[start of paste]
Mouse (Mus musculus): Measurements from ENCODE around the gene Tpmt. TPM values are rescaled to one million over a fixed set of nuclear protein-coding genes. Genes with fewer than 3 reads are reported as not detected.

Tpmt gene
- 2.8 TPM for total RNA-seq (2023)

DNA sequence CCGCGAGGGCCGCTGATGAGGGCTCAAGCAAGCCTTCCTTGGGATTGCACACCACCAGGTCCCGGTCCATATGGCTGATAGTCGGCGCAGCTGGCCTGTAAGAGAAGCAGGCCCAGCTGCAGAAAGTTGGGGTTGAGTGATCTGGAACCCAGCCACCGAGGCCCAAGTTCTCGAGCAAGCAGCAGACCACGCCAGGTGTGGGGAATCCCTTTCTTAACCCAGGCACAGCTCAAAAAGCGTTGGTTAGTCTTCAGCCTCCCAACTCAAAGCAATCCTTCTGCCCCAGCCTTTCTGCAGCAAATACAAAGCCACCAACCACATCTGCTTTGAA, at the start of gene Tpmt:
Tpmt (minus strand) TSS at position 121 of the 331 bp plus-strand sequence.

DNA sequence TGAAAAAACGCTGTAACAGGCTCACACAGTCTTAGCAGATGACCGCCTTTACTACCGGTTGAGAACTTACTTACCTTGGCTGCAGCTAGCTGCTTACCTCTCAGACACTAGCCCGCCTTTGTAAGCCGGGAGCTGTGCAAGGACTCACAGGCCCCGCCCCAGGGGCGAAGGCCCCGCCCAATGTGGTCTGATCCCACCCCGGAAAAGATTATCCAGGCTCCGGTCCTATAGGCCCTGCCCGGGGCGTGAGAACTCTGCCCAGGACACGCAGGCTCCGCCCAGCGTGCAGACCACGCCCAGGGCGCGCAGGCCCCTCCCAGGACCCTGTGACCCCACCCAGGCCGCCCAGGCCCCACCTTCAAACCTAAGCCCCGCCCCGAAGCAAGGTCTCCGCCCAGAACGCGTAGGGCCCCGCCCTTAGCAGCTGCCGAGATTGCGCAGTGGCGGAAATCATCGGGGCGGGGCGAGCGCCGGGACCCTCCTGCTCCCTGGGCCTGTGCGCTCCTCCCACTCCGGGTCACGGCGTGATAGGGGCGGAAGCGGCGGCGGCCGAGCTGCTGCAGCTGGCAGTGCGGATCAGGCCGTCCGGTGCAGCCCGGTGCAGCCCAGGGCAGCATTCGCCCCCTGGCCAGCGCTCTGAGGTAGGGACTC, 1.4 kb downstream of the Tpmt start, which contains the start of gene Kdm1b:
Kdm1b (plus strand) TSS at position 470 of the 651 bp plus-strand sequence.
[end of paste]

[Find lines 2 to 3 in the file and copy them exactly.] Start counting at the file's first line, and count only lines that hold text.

Tpmt gene
- 2.8 TPM for total RNA-seq (2023)